A seven-year-old girl living in a Kwai Chung small group home was purportedly sexually assaulted at least twice by a nine-year-old boy, who forced her to take off her clothes and perform oral sex on him.
The case raises questions on whether the Social Welfare Department is adequately monitoring the city’s small group homes, which are run by NGOs as a domestic environment for children aged four to 18 who cannot receive adequate family care.
“Why would such an incident happen in such a safe place?” the girl’s mother, who was given the fake name Ms Fan, asked on Thursday.
Fan’s daughter and a seven-year-old boy are believed to have been asked by a nine-year-old boy, who stayed at the same home, to perform oral sex on him on December 20 last year.
Two days later, the girl was asked by a 14-year-old girl to enter the boys’ room. The same older boy then told her and the seven-year-old boy to take off their clothes.
The care home staff did not directly inform Fan about the incidents, instead asking the girl to tell her mother what occurred. But the girl was too upset to say what happened after she took off her clothes.
“The incident has brought great harm to my daughter. Why didn’t the staff tell me directly if they knew, but [instead] sprinkle salt on my daughter’s wound?” Fan asked, adding that she was asked by the care home not to pursue the matter any further.
The alarms that were supposed to alert staff when children entered rooms for residents of the opposite sex had been switched off, as the husband of a staff member, who also stayed at the home, wanted to rest.
Fan made a police report at the New Territories South regional headquarters, but was told that children under 10 could not be charged.
“Police said several sexual assault cases had been reported in small group homes in the past,” Fan said, adding that she was asked to accept what had happened, “walk with my daughter” and not mention it any more.
Democratic Party lawmaker Andrew Wan Siu-kin, who has been assisting Fan and her daughter, said the department intervened in January and confirmed the case to be one of children being sexually assaulted. Counselling was arranged for the girl.
Wan did not reveal the name of the small group home, but indicated its operator was a “sizeable” agency.
“Was there any negligence by anyone? Was there a problem if the warden was not there? The Social Welfare Department has guidelines and procedures on regulation, but were they fully complied with?” he asked.
Responding to inquiries from the Post, a department spokesman said that a social worker had found a spot in another small group home for the girl and would arrange her for her to move in shortly.
The operator of the home concerned was asked to submit a report and enhance measures protecting the children.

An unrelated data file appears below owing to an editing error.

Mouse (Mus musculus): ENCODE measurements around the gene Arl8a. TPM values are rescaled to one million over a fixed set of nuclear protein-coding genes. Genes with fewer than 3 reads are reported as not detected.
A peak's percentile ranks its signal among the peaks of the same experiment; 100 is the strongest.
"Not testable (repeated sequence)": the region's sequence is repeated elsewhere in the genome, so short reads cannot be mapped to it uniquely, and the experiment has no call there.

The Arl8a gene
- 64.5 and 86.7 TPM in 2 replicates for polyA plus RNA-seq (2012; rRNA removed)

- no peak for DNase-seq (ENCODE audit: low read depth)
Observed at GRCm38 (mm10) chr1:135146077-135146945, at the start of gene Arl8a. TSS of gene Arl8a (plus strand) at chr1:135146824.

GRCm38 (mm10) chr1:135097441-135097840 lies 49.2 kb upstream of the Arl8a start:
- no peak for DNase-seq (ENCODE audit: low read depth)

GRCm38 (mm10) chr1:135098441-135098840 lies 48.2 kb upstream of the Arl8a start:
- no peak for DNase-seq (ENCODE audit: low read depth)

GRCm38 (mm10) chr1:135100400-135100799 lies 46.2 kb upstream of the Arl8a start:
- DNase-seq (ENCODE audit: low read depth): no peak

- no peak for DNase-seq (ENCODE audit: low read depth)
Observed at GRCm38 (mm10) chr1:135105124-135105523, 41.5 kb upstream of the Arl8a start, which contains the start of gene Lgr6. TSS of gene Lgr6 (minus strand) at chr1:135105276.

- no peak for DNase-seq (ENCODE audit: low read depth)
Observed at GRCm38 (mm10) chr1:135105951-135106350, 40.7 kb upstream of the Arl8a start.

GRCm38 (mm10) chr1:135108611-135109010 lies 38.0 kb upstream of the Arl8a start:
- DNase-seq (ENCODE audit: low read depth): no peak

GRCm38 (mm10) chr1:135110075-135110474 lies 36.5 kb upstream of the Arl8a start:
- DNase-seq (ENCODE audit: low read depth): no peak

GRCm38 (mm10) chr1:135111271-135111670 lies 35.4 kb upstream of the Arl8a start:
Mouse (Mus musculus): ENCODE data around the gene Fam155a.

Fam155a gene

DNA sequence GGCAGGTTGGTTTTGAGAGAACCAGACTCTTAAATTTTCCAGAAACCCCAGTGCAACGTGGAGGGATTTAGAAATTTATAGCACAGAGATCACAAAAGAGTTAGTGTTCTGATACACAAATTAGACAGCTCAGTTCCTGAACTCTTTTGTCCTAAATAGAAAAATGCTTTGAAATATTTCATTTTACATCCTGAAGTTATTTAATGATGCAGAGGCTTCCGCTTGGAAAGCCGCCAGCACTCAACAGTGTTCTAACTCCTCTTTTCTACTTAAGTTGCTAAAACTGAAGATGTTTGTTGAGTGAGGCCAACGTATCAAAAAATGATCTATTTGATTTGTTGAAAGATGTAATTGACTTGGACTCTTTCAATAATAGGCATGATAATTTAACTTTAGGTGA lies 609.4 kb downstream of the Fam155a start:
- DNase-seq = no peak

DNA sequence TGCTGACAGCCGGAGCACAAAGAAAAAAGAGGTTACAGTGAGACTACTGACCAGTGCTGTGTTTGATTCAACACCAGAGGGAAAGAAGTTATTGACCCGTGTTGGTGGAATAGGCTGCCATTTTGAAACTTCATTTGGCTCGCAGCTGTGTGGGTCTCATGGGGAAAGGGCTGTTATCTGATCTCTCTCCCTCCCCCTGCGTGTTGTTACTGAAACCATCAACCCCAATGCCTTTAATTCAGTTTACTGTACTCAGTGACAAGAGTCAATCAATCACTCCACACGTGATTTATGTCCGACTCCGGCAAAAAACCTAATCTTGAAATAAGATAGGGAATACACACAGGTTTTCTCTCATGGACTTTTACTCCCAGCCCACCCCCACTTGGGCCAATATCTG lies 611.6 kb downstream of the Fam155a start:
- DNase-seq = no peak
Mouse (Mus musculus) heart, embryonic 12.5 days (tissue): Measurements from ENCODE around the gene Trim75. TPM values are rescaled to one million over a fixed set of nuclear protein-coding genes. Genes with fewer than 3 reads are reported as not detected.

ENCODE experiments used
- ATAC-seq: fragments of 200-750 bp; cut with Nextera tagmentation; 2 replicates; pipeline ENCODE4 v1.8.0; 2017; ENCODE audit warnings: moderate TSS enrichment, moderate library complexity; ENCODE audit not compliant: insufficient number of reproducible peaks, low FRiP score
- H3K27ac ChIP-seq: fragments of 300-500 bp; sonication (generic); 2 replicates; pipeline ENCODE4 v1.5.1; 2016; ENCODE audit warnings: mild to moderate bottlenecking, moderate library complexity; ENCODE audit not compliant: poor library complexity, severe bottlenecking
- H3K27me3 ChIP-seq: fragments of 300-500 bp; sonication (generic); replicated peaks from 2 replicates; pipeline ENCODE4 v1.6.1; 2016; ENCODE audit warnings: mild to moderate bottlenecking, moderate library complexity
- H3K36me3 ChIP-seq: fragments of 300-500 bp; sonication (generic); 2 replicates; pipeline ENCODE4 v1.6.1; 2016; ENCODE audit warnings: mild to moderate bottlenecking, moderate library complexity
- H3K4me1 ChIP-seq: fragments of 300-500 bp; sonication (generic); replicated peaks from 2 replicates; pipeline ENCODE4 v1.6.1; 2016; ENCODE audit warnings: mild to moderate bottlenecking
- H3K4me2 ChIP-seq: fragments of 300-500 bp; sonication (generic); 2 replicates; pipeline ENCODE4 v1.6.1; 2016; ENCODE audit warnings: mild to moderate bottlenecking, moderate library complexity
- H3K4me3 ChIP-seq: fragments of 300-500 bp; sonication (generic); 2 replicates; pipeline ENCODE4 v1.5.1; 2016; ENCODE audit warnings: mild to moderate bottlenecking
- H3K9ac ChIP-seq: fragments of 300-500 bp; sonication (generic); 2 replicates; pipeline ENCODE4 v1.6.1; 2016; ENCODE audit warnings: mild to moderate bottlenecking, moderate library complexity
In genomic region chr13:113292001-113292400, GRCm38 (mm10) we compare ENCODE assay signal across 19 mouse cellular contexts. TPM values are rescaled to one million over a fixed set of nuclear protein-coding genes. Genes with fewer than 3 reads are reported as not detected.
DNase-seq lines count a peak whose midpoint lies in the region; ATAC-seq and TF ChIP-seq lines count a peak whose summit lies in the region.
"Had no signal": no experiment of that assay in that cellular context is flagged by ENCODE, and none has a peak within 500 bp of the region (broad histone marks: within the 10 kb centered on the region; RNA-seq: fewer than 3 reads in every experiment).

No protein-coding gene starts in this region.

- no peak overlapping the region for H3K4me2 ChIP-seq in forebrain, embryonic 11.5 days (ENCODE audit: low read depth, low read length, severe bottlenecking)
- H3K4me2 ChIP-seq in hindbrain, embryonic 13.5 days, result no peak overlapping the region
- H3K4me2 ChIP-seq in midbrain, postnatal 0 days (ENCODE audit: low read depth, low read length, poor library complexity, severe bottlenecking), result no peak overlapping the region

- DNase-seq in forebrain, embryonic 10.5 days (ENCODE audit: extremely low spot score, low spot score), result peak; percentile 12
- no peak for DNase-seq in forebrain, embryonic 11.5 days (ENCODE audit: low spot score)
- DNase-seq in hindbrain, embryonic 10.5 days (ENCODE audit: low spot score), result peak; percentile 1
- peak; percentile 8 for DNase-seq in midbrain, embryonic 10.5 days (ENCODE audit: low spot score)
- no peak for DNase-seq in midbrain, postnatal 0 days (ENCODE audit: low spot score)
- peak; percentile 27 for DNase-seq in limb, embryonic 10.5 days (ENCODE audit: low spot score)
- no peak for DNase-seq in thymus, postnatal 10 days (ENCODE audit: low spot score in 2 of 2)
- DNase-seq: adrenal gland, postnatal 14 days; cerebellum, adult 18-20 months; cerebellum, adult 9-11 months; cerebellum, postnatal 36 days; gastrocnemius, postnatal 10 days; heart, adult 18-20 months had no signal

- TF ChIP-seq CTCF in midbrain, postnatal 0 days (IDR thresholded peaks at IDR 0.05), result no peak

The operator has also formed a designated investigation panel and assigned extra manpower to take care of the children and conduct checks on rooms.
A police spokesman said they received a referral from a government department on December 29 for a case involving a nine-year-old boy suspected of sexually assaulting a seven-year-old girl in a care home in Kwai Chung. The case was considered an indecent assault and was followed up by the crime squad from the New Territories South regional headquarters.
While a charge could not be made against the boy, who was under 10, he was given a verbal warning.
Eric Cheung Tat-ming, a legal scholar from the University of Hong Kong, said the age of criminal responsibility in Hong Kong was seven before 2003. It was raised as it was believed that children under 10 should not face criminal prosecution.
“Many research [studies] showed they could not differentiate [between] the rights and wrongs in criminal offences,” Cheung said.
“There are other ways to stop the children from offending again, rather than asking them to stand for criminal trial,” he added.
Lawmaker Fernando Cheung, a registered social worker, said regulation for small group homes was rather loose, and sudden visits by officers were rare.
“As the small group home is supposed to create a homey environment, there will not be many monitoring facilities such as CCTV,” Cheung added.
He said that in the long run, there should be proper training of staff at these homes to teach them how to identify similar problems earlier.
In 2009, at least two sexual assault cases took place at a small group home in Tsing Yi operated by Sheng Kung Hui St. Christopher’s Home. In January that year, a 15-year-old girl was said to have removed a 10-year-old boy’s trousers and indecently assaulted him. In a separate incident in October, an 11-year-old boy forced a six-year-old boy to perform oral sex on him. Both cases were reported to police.